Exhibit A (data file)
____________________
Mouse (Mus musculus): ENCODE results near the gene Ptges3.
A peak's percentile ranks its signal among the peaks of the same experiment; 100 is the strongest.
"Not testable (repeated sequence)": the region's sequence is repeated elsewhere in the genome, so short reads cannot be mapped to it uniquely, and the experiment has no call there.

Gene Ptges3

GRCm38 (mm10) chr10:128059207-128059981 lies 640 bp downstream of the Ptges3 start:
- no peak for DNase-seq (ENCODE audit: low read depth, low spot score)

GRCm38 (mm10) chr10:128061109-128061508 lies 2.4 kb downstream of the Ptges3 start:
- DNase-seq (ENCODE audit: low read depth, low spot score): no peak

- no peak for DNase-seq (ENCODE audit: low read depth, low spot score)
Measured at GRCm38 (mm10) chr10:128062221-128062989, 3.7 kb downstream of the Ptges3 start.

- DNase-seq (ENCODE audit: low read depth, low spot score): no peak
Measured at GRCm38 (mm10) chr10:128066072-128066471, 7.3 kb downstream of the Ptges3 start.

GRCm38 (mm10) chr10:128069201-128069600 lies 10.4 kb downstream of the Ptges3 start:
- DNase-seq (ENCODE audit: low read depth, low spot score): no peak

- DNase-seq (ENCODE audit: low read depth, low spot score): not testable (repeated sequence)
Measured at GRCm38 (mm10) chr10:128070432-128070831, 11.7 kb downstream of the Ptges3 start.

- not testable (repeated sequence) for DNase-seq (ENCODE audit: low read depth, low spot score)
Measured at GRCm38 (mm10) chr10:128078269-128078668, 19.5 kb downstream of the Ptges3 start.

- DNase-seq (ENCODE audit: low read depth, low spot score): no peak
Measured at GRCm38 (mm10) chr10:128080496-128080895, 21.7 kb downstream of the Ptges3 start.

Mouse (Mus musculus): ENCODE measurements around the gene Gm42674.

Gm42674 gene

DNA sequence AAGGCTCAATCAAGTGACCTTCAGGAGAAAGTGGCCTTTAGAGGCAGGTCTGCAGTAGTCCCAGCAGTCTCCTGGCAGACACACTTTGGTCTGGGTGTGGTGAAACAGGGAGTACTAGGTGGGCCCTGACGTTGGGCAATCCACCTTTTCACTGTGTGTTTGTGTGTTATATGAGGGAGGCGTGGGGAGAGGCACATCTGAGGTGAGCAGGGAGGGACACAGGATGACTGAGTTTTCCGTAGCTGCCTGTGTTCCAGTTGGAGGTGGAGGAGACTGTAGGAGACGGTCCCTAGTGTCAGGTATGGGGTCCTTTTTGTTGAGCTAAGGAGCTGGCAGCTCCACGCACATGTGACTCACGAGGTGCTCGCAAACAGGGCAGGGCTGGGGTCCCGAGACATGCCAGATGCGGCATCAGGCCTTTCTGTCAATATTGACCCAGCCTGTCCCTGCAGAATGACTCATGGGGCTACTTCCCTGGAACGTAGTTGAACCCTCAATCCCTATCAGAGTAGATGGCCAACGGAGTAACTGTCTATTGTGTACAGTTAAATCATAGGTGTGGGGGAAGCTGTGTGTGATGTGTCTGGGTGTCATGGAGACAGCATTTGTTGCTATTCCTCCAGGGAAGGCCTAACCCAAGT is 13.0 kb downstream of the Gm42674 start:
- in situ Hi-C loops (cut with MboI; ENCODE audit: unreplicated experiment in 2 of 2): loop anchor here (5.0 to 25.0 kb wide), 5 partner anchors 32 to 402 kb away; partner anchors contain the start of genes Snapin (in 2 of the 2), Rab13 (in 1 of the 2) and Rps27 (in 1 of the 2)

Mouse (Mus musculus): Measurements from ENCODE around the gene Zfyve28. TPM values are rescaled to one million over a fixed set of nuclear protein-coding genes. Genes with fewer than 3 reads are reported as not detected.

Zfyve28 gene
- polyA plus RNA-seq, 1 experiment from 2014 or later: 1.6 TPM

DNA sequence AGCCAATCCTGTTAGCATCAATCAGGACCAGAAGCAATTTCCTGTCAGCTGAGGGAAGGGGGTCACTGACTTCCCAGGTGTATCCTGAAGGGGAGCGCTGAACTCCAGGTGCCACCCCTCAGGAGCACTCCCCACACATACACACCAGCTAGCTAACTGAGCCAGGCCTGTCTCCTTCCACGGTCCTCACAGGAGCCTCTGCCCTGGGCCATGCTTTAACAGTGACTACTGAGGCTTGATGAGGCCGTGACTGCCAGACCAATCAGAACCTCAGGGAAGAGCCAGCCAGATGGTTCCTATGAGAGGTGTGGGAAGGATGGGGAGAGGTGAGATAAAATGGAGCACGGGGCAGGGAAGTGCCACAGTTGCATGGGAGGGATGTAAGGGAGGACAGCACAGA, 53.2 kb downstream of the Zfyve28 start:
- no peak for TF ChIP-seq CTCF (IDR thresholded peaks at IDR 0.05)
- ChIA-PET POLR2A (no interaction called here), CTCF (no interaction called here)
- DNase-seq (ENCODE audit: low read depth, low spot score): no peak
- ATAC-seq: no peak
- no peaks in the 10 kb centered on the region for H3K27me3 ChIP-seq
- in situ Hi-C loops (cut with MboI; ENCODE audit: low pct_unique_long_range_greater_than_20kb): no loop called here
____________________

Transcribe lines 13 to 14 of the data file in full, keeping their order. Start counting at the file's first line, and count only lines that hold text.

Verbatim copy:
GRCm38 (mm10) chr10:128069201-128069600 lies 10.4 kb downstream of the Ptges3 start:
- DNase-seq (ENCODE audit: low read depth, low spot score): no peak